Kearsarge Medics Begin Health Assessments in Haiti
American Forces Press Service
MORASE, Haiti, Sep. 19, 2008 The amphibious ship USS Kearsarge expanded its assistance to disaster relief operations in Haiti on Sept. 17, dispatching medical teams to conduct health assessments of Haitian communities suffering in the aftermath of tropical storms Fay, Gustav, Hanna and Hurricane Ike.
Medics from USS Kearsarge examine residents of Trois Ponts, Haiti, during a health assessment survey Sept. 18, 2008, to determine future relief operations. Kearsarge is providing humanitarian assistance and disaster relief aid to Haiti after three tropical storms and a hurricane devastated the region. U.S. Navy photo by Petty Officer 3rd Class David Danals
(Click photo for screen-resolution image);high-resolution image available.
Kearsarge medical teams were the first to arrive in the small village of Morase, quickly setting up operations to determine what services the population needed most. With malnutrition topping the list of concerns, the medical teams conducted health assessments of residents, especially children.
The Kearsarge medical teams, which include partner-nation military medical personnel, are working in concert with the U.S. Agency for International Development and other multinational relief groups.
The medical personnel join Kearsarge's nearly two-week support to the relief efforts. Since Sept. 8, helicopters and landing craft from Kearsarge have delivered more than 980 metric tons of relief supplies and 26,000 gallons of water to devastated communities isolated by damaged roads and bridges.
"Today is a big day, because we are finally 'boots on the ground' with the medical part of the mission to see where the people are, and the needs that they have," Cmdr. Angelica Almonte, a Navy Nurse Corps officer, said.
Heavy rains and major flooding destroyed much of the region's crops, driving food prices higher than the villagers can afford. Medical personnel, concerned about malnutrition, began taking weight-for-height and mid-upper arm circumference measurements to conduct surveys to determine the village's current nutritional needs.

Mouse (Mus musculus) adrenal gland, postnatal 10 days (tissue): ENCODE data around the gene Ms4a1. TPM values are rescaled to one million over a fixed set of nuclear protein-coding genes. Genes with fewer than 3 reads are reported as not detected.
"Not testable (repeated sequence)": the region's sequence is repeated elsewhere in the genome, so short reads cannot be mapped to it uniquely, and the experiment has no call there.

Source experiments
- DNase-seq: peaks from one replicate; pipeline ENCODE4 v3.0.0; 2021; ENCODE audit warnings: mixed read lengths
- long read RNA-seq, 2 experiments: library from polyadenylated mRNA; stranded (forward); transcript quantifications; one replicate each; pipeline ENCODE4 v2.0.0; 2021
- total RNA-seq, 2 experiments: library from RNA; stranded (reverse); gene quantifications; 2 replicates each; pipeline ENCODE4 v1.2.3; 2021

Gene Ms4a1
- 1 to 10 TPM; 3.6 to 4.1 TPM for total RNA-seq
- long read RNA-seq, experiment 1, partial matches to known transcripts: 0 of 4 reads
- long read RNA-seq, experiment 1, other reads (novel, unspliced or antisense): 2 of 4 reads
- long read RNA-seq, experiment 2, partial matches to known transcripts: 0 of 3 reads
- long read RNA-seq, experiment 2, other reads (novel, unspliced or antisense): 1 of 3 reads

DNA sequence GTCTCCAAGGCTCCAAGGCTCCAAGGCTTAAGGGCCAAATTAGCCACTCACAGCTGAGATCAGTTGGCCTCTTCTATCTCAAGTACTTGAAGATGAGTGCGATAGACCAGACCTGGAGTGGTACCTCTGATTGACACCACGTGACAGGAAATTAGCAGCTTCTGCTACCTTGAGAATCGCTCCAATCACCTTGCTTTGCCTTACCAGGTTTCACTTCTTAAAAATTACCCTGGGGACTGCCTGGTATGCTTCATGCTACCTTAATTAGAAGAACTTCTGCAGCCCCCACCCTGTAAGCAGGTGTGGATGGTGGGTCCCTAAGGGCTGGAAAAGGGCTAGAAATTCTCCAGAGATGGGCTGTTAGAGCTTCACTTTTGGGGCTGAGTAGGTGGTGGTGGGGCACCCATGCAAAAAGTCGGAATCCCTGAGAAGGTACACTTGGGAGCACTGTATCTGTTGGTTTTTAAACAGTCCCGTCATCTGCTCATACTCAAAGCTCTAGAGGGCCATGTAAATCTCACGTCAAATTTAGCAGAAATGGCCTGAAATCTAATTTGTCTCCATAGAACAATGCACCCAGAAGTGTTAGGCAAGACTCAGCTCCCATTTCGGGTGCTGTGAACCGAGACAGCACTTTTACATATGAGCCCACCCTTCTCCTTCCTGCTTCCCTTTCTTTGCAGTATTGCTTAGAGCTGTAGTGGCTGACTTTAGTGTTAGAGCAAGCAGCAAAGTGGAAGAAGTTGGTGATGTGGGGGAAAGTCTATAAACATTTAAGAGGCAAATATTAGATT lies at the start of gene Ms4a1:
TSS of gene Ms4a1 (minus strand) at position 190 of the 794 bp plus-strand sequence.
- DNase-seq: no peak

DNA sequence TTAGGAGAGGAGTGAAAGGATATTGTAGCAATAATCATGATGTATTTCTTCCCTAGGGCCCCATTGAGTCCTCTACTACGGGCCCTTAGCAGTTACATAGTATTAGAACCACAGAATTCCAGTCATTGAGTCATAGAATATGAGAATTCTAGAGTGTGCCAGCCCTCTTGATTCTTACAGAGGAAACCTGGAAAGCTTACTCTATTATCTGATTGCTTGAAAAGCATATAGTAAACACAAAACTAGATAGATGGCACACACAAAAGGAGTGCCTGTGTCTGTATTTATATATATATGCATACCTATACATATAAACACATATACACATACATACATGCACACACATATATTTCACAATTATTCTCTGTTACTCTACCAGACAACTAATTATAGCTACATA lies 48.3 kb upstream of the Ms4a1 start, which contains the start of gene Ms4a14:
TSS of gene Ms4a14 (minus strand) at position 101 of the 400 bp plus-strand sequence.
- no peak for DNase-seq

"We are trying to get a nutritional assessment of the children," said Capt. (Dr.) Tim Shope, a Navy pediatrician. "We are also sending a group of health officials into the community to test water and get a general sense of their food and water supply."
The Kearsarge medical team members said the overall health in Morase is good. However, there is a concern that, with difficulty of getting enough food to outlying areas due to washed-out roads and bridges, the population will begin to suffer from severe malnutrition that can impair the immune system, leaving children more vulnerable to diseases such as diarrhea, measles and tuberculosis.
Additionally, an inadequate supply of fresh water could lead to disease outbreaks such as cholera, typhoid and Hepatitis A.
"From the initial assessment, it looks like the people are generally healthy," said Lt. Candace D'Aurora, a Navy Nurse Corps officer. "The main issue right now is the villagers are saying they don't have food or water. That is the biggest issue we must address."
The areas needing the most immediate assistance have been prioritized by USAID‘s Office of Foreign Disaster Assistance.
Medical teams from Kearsarge will continue to meet with other agencies working in the country, such as the Centers for Disease Control, Doctors Without Borders and the Pan American Health Organization, to plan what services to provide after the initial assessments.
Kearsarge has about 150 military, Public Health Service and nongovernmental organization medical professionals aboard. The medical team was part of the ship's five-month Continuing Promise 2008 humanitarian deployment to the region.
(From a U.S. Naval Forces Southern Command/U.S. 4th Fleet news release.)